Monday, June 20, 2005

The yolk of stem cells restrictions--UPDATED 6.22.05

American loses another, whales may lose a big one, and a ship that moves by sunlight gets ready.
June 20, 2005

Human eggs We serve no eggs before their time; or at least we didn’t—Another barrier to embryonic stem cell research fell, and again, it was not by American scientists. This time the news came from Belgium, Ghent University Hospital, where researchers apparently took immature eggs, aged them in the test tube and then created human embryos. It becomes an alternate source for the embryos and uses eggs that could not be used for fertility procedures. The embryos can then produce stem cells for both research and therapeutic cloning. They aren’t there yet—the embryos formed had only 8-16 cells, insufficient for cloning--but it was a major step in that direction. Last month, South Korean scientists created clones stem cells from living patients. All of this moves science forward into unknown places. Highly touted, stem cells could be the answer to a number of terrible diseases, including Parkinson’s and Alzheimer’s, but no one really knows if that is so yet despite the hype. The research remains to be done. What is known is that restrictions on stem cell research originating from the Bush administration, cutting off federal aid to most of this kind of research, has pushed American scientists to the background in many cases.

images-1 Sailing on the solar wind—If all goes well, we may see the first solar sailing ship launched into space. Using a method first conceived by Johannes Kepler, an international group of space aficionados will launch the world’s first spacecraft propelled by sunshine. The device, 6,500 square-feet of Mylar looks like a flower with eight petals. Each petal is 1-1/2 times the size of a conventional basketball court. [pdf] The propulsions system is a wonder, the solar wind, the tiny particles that stream from the sun throughout the solar system. The particles hit the Mylar petals and give a minute, gentle push. The force is tiny but over sufficient time, it could propel the spacecraft faster than a conventional rocket-engine device because it is cumulative and constant. There is little friction to slow it down. The vehicle does not have to carry fuel and the supply is endless. Equally interesting is the source of the spacecraft. With NASA five years behind and no other government interested in this sort of thing, the spacecraft is privately organized, much of it from the 80,000-member Planetary Society created in 1980 by Bruce Murray and Carl Sagan. The funding comes from a film company, Cosmos Studios, run by Sagan’s widow, Ann Druyan. It is to be launched from a Russian submarine in the Barents Sea. WP LAT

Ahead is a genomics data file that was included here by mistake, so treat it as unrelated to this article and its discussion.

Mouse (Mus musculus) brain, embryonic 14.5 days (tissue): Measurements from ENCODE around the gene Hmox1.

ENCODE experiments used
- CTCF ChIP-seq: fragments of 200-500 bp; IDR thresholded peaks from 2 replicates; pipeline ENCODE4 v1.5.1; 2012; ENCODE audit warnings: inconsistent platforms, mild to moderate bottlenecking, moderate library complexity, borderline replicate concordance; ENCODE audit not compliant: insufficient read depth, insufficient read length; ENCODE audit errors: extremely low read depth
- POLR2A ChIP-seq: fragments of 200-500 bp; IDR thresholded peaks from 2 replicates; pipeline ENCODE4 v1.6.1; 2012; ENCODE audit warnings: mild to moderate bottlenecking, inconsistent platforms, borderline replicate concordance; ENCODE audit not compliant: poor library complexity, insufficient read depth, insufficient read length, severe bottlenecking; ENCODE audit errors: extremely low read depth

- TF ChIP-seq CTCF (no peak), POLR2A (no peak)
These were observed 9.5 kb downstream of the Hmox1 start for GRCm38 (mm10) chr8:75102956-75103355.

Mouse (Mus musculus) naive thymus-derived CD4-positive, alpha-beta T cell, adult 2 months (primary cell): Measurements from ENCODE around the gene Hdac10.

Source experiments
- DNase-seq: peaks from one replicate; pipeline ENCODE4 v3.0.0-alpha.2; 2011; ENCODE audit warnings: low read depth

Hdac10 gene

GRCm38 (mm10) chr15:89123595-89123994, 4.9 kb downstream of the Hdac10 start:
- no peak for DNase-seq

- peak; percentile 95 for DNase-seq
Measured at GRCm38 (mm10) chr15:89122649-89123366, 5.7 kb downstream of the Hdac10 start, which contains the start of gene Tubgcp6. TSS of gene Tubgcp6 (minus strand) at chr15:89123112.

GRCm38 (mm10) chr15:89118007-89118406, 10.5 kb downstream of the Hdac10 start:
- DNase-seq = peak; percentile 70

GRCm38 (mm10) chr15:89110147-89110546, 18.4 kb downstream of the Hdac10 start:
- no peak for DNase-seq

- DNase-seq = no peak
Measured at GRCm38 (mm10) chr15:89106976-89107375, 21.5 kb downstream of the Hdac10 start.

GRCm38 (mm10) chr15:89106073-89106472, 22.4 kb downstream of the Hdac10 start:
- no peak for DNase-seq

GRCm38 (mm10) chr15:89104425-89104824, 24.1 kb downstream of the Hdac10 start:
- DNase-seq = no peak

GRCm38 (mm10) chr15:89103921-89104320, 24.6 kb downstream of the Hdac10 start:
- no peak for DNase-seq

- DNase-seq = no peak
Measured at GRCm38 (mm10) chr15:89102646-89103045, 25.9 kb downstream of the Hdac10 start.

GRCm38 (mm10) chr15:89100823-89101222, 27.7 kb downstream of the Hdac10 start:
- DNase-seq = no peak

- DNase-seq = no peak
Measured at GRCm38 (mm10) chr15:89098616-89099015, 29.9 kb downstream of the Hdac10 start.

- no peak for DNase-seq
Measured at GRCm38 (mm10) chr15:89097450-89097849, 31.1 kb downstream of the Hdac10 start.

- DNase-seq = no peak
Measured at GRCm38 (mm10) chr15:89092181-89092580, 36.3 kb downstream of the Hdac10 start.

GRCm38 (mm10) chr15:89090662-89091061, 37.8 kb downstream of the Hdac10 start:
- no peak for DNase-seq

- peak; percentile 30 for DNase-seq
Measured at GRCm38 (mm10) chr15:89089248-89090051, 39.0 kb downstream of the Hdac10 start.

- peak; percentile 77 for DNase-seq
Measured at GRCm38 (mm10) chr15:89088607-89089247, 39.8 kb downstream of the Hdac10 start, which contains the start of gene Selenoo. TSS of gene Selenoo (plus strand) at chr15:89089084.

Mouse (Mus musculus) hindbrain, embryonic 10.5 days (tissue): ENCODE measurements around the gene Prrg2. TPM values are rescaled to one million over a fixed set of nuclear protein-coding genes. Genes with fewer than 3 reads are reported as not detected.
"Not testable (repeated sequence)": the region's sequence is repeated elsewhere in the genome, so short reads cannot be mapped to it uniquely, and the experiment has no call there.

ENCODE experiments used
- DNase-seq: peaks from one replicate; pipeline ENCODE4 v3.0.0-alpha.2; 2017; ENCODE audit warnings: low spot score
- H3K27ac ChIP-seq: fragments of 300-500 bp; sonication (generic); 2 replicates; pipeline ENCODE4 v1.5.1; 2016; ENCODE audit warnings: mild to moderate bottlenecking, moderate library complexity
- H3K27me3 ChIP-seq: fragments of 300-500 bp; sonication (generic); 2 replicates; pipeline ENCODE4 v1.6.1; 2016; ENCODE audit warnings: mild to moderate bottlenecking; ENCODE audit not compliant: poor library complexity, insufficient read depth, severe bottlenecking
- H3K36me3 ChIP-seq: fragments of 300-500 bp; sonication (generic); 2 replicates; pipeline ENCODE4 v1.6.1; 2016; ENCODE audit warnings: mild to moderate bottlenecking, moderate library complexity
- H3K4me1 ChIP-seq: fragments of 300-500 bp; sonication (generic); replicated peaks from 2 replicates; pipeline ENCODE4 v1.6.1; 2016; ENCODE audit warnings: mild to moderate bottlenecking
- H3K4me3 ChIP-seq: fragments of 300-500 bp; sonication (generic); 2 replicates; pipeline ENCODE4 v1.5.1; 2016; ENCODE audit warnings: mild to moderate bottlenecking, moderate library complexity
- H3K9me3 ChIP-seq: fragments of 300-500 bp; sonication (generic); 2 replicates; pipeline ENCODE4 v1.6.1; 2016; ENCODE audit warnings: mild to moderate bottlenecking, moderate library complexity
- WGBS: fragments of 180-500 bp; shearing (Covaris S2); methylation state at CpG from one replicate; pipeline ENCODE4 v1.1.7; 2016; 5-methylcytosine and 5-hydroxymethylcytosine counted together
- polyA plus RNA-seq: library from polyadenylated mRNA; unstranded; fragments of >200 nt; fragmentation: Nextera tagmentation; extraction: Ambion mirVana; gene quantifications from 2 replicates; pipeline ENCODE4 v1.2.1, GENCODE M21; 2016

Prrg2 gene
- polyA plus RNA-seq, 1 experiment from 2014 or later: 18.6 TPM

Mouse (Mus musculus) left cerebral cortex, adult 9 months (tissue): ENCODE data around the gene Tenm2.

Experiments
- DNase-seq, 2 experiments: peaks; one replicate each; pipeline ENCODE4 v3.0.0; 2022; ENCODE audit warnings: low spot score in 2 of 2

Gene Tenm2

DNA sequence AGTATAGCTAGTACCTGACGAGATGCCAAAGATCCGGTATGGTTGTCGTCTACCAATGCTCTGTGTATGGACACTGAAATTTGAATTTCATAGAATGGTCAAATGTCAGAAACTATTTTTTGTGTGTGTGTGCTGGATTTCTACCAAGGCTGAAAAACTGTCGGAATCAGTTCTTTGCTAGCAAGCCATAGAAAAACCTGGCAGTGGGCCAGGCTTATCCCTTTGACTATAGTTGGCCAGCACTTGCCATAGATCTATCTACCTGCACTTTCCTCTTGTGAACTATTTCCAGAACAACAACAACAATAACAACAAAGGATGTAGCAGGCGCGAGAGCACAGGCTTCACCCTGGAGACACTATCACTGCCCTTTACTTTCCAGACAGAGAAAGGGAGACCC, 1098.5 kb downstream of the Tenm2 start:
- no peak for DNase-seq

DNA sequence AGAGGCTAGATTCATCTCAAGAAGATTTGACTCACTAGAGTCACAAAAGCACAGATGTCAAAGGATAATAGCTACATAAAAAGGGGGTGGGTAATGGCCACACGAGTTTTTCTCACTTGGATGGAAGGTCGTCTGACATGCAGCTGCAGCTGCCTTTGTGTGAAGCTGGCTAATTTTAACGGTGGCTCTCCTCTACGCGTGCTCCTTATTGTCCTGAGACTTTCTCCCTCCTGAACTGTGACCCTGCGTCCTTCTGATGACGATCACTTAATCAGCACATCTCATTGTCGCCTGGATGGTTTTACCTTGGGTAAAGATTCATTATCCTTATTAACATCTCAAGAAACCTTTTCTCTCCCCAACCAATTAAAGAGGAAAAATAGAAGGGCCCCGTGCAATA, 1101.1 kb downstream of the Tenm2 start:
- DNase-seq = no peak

UPDATE--The spacecraft--boringly named Cosmos-1--blasted off successfully today, but alas, as soon as the final stage of the rocket fired, all communications ended and the attempt was a failure. Nice try, though, dudes.

Moby Dick Ishmael, white courtesy telephone please—The whale wars are on again. The few countries that support the hunting of whales—for “research,” of course—may try to take over the International Whaling Commission, the international body that so far has succeeded in keeping whaling to a minimum. Japan, Norway and Iceland are starting another fight in this week’s meeting in South Korea. They lost the first battle, but not the war. Pro-whaling countries tried to change voting by the IWC to a secret ballot—probably so no one would know who supports the killing of whales—but by the slimmest of margins, 30-27. Three countries—would you believe Gambia, Togo and Nauru—who are expected to support whaling (having been literally bought off) didn’t vote because they either haven’t paid their dues or hadn’t made it to Ulsan yet. A number of countries, mostly in the Caribbean and Africa, want the rules changed to allow more whaling but are afraid of the outrage of conservationists, who find whaling morally unacceptable. In retaliation, Australia, which supports restrictions, is proposing a measure for condemning Japan for its whaling practices. The Japanese claim they hunt whales for scientific study. Everyone who has visited a fish market in Japan knows they lie. They announced today they want to double the hunt, 850 Minke whales, but lost the vote.

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